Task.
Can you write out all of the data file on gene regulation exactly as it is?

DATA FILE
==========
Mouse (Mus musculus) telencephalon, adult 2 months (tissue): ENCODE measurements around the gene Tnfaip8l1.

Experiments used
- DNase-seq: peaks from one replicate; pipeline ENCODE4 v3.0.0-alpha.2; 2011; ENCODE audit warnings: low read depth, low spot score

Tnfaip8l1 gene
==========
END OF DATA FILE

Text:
Mouse (Mus musculus) telencephalon, adult 2 months (tissue): ENCODE measurements around the gene Tnfaip8l1.

Experiments used
- DNase-seq: peaks from one replicate; pipeline ENCODE4 v3.0.0-alpha.2; 2011; ENCODE audit warnings: low read depth, low spot score

Tnfaip8l1 gene